Multi-Objective Airport Gate Assignment Problem in Planning and Operations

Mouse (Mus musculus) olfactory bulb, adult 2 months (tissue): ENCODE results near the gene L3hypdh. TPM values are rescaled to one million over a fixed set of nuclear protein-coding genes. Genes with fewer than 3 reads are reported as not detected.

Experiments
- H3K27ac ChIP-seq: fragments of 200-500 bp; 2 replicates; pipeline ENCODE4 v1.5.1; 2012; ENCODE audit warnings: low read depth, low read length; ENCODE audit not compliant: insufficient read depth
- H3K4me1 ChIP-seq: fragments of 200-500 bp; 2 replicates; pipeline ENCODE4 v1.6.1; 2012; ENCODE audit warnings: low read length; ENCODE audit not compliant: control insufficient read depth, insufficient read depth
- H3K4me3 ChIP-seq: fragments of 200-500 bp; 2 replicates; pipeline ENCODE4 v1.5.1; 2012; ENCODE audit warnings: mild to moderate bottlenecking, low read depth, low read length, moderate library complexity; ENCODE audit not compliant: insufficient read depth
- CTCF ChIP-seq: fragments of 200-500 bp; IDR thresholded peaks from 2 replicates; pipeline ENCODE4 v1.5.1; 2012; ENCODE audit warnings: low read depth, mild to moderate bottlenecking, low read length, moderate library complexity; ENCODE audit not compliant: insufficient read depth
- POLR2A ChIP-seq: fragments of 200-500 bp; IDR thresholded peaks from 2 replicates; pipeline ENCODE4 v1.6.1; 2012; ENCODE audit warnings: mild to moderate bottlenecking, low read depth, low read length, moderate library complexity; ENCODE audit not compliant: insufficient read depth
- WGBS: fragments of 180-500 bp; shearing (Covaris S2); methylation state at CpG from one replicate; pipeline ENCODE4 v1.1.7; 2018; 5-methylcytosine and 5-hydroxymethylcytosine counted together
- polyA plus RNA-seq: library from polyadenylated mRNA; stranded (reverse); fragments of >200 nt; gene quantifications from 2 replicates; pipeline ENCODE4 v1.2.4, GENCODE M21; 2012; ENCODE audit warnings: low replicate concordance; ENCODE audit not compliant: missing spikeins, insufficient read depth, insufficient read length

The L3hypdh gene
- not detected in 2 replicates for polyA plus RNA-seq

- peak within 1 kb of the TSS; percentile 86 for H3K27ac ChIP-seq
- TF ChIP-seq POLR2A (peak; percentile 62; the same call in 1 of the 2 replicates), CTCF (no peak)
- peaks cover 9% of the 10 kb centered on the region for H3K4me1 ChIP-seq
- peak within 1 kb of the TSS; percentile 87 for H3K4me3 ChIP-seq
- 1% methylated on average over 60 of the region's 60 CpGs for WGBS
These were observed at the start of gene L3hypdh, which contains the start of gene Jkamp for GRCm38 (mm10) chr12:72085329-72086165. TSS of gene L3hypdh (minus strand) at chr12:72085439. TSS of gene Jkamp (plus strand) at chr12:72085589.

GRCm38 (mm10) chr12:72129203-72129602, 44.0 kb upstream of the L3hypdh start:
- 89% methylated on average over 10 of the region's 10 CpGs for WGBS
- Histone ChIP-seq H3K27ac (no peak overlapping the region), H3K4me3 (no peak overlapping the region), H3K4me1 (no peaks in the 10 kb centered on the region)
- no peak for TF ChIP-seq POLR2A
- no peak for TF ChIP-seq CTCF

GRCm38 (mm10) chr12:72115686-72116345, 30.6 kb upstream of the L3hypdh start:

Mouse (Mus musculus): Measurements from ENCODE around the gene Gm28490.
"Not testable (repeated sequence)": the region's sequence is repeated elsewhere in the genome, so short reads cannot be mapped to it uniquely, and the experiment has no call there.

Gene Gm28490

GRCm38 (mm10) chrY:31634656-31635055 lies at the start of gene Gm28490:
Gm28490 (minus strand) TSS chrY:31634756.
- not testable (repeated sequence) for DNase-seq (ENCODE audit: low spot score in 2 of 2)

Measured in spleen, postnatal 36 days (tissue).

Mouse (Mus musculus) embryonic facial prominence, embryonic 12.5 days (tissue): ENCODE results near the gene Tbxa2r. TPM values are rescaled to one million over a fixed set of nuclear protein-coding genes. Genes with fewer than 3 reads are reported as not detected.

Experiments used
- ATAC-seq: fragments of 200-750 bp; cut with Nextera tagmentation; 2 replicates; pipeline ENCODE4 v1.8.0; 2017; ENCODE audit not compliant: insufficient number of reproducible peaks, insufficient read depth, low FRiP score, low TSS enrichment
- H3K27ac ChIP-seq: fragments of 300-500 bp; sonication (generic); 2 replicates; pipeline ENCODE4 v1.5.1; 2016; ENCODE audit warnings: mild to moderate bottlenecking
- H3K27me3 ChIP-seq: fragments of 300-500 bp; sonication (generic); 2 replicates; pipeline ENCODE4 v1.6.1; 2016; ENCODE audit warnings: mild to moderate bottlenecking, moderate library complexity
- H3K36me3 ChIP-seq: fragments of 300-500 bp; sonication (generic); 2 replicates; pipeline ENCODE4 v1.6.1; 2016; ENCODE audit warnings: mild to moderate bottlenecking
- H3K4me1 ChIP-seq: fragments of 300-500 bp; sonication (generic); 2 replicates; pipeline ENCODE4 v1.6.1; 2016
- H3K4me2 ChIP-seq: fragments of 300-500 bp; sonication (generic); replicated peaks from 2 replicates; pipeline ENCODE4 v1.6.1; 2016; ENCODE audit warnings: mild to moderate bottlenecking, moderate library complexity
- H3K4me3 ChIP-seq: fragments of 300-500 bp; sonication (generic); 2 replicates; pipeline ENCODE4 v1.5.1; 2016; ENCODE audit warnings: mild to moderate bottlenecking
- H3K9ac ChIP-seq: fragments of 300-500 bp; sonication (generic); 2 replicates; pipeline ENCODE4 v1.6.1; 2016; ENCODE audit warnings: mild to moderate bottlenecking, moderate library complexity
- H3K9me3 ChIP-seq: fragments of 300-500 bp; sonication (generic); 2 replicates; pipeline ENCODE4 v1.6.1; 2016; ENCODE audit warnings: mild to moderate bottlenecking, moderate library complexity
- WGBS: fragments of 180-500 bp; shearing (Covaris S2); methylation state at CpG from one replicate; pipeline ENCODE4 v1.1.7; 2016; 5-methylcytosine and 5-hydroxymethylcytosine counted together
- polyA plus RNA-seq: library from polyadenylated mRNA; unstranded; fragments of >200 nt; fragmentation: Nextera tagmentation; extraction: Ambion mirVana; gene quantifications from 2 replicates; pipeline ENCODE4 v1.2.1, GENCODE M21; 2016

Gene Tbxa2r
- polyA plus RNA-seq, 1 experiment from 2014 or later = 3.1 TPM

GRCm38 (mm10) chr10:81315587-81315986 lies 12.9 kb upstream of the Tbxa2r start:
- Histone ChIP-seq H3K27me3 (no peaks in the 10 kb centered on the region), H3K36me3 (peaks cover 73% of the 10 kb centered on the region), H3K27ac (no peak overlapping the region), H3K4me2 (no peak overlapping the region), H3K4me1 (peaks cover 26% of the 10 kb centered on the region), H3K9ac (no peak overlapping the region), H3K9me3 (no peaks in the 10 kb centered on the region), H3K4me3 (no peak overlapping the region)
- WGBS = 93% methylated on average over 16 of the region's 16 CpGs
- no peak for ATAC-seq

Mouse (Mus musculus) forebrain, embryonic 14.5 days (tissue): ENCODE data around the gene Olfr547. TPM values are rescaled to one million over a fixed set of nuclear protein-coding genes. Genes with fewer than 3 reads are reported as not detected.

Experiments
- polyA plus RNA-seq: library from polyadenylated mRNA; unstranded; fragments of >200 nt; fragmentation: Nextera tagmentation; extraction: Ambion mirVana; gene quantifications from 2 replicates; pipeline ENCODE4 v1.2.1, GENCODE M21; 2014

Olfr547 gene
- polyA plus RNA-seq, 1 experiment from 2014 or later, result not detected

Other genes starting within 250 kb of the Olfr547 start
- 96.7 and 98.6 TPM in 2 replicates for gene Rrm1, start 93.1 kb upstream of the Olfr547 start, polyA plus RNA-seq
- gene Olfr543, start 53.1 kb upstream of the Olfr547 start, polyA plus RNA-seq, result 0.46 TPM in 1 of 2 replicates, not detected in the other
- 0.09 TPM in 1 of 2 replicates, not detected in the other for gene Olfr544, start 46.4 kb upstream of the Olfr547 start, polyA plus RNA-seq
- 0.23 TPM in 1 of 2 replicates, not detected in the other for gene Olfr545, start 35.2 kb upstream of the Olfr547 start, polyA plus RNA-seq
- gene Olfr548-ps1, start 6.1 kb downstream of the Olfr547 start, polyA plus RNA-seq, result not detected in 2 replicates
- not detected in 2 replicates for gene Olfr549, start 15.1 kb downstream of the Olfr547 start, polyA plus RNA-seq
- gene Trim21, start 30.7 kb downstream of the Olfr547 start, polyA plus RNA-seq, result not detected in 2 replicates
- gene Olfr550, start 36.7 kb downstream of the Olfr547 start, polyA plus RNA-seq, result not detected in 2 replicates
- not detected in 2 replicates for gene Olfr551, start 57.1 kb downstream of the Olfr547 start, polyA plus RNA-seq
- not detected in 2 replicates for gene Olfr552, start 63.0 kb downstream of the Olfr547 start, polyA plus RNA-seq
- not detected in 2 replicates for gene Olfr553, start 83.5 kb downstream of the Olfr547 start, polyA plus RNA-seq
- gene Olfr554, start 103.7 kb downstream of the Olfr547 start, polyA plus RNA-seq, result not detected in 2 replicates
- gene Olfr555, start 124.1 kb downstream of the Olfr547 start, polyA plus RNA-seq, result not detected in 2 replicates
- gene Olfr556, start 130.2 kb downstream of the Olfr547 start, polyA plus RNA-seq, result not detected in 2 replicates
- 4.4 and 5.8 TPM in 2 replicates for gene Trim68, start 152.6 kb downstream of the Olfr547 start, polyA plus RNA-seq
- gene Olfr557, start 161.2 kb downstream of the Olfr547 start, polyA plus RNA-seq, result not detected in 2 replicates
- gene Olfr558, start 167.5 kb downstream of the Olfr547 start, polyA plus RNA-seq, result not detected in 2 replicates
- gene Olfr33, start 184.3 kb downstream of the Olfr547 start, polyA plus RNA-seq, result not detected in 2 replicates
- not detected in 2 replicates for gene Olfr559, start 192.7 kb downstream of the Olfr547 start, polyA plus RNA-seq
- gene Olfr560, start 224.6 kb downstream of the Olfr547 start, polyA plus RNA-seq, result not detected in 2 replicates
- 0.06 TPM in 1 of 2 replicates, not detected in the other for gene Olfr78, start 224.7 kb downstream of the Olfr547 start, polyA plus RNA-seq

We consider the assignment of gates to arriving and departing flights at a large hub airport. This problem is highly complex even in planning stage when all flight arrivals and departures are assumed to be known precisely in advance. There are various considerations that are involved while assigning gates to incoming and outgoing flights (such a flight pair for the same aircraft is called a turn) at an airport. Different gates have restrictions, such as adjacency, last-in first-out gates and towing requirements, which are known from the structure and layout of the airport. Some of the cost components in the objective function of the basic assignment model include notional penalty for not being able to assign a gate to an aircraft, penalty for the cost of towing an aircraft with a long layover, and penalty for not assigning preferred gates to certain turns. One of the major contributions of this paper is to provide mathematical model for all these complex constraints that are observed at a real airport. Further, we study the problem in both planning and operations modes simultaneously, and such an attempt is, perhaps, unique and unprecedented. For planning mode, we sequentially introduce new additional objectives to our gate assignment problem that have not been studied in the literature so far(i) maximization of passenger connection revenues, (ii) minimization of zone usage costs, and (iii) maximization of gate plan robustnessand include them to the model along with the relevant constraints. For operations mode, the main objectives studied in this paper are recovery of schedule by minimizing schedule variations and maintaining feasibility by minimal retiming in the event of major disruptions. Additionally, the operations mode models must have very, very short run times of the order of a few seconds. These models are then applied to a functional airline at one of its most congested hubs. Implementation is carried out using Optimization Programming Language, and computational results for actual data sets are reported. For the planning mode, analyst perception of weights for the different objectives in the multi-objective model is used wherever actual dollar value of the objective coefficient is not available. The results are also reported for large, reasonable changes in objective function coefficients. For the operations mode, flight delays are simulated, and the performance of the model is studied. The final results indicate that it is possible to apply this model to even large real-life problems instances to optimality within short run times with clever formulation of conventional continuous time assignment model. Copyright (c) 2013 John Wiley & Sons, Ltd.